Zulliger had been acting within the scope of his employment. Who is liable? Explain.
Chris Zulliger was a chef at the Plaza Restaurant in the Snowbird Ski Resort in Utah. The restaurant is located at the base of a mountain. As a chef for the Plaza, Zulliger was instructed by his supervisor and the restaurant manager to make periodic trips to inspect the Mid-Gad Restaurant, which was located halfway up the mountain. Because skiing helped its employees to get to work, Snowbird preferred that its employees know how to ski and gave them ski passes as part of their compensation. Prior to beginning work at the Plaza, Zulliger went skiing. The restaurant manager asked Zulliger to stop at the Mid-Gad before beginning work that day, and Zulliger stopped at the Mid-Gad during his first run and inspected the kitchen. He then skied four runs before heading down the mountain to begin work. On the last run, Zulliger decided to take a route often taken by Snowbird employees. About midway down, Zulliger decided to jump off a crest on the side of an intermediate run. Because of the drop, a skier above the crest cannot see whether there are skiers below, and Zulliger ran into Margaret Clover, who was below the crest. The jump was well known to Snowbird; the resort’s ski patrol often instructed people not to jump, and there was a sign instructing skiers to take it slow at that point. Clover sued Zulliger and, under the doctrine of respondeat superior, Snowbird, claiming that Zulliger had been acting within the scope of his employment. Who is liable? Explain.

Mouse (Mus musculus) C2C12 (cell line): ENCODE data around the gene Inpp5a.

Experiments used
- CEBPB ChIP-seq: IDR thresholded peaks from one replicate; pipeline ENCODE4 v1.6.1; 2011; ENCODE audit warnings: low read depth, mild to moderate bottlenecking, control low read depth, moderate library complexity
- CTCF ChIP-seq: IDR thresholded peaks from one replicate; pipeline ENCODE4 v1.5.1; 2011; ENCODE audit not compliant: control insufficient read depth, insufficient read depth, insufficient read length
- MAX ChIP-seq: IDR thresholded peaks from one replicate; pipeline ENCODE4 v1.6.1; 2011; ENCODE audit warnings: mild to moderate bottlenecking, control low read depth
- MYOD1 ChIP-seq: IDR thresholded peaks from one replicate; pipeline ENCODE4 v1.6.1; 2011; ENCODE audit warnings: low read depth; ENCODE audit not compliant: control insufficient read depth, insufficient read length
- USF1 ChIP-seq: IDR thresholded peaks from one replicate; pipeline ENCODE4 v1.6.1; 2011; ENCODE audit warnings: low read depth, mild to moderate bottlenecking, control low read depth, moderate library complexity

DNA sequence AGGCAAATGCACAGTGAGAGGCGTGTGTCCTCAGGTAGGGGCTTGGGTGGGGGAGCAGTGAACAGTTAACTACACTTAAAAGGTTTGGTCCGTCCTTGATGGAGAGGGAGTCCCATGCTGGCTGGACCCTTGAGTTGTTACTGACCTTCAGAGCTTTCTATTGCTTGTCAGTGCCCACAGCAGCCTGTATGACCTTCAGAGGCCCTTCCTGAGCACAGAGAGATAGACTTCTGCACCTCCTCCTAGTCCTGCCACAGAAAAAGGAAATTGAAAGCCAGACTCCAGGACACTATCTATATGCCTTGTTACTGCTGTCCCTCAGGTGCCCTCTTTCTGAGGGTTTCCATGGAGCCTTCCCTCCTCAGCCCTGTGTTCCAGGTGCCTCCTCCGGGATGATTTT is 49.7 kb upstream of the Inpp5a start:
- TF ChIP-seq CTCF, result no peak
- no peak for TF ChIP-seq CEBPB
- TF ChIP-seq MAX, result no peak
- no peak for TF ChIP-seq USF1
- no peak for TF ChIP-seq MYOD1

Individual Z is liable. Individual S may be held liable, in case Individual Z was acting in the course of employment because of the deviation by Individual Z in the course of the abandonment of employment.
In case an accident occurs within the scope of normal employment, the employee is held within the employment even after personal deviation. The employees need to get back to their duties even if an accident occurs.